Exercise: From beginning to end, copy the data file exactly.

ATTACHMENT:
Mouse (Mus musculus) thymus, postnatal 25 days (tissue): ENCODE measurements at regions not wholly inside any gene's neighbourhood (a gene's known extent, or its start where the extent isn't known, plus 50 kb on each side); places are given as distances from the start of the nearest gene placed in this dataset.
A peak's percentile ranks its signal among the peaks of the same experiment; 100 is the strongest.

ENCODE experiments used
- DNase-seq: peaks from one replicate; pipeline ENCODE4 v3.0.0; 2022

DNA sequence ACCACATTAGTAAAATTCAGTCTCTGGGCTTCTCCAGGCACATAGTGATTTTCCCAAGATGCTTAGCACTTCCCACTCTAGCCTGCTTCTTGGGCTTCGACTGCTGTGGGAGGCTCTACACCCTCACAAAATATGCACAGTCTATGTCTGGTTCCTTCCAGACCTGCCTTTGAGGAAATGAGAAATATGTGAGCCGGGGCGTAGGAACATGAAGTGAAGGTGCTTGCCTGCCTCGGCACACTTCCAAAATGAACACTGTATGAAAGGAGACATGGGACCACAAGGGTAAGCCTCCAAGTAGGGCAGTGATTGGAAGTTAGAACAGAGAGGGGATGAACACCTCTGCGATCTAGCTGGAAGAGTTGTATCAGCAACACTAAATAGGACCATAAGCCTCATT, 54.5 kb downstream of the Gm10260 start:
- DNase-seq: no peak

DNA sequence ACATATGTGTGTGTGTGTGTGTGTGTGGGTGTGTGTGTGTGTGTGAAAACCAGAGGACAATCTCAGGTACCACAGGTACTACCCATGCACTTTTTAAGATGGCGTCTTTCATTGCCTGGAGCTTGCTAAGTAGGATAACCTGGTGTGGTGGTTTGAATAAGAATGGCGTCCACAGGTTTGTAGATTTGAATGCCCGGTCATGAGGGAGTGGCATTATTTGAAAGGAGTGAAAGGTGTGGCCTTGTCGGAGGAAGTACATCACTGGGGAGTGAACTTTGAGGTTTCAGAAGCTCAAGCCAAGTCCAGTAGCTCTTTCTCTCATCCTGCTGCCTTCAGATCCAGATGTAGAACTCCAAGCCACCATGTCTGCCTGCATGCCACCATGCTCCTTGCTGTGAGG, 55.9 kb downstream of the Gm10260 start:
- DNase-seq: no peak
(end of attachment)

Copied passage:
Mouse (Mus musculus) thymus, postnatal 25 days (tissue): ENCODE measurements at regions not wholly inside any gene's neighbourhood (a gene's known extent, or its start where the extent isn't known, plus 50 kb on each side); places are given as distances from the start of the nearest gene placed in this dataset.
A peak's percentile ranks its signal among the peaks of the same experiment; 100 is the strongest.

ENCODE experiments used
- DNase-seq: peaks from one replicate; pipeline ENCODE4 v3.0.0; 2022

DNA sequence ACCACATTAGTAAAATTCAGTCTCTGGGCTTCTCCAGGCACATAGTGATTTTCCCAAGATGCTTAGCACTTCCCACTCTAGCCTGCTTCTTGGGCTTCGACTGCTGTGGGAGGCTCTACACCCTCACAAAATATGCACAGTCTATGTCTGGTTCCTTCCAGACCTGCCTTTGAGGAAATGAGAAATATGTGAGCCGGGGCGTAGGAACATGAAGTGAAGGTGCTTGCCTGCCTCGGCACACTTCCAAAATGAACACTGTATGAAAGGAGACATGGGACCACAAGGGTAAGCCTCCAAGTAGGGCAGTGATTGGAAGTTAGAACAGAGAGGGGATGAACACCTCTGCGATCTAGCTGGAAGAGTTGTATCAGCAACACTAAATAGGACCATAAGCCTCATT, 54.5 kb downstream of the Gm10260 start:
- DNase-seq: no peak

DNA sequence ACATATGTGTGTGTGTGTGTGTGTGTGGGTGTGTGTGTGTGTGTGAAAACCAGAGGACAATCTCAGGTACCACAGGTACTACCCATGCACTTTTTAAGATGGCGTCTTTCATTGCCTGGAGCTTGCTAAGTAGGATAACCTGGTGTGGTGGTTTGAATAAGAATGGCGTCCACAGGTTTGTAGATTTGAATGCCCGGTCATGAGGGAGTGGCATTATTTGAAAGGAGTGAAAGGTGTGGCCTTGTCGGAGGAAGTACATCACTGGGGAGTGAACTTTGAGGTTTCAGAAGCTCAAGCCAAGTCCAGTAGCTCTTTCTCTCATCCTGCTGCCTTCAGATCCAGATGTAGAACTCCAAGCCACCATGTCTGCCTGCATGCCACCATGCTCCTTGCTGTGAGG, 55.9 kb downstream of the Gm10260 start:
- DNase-seq: no peak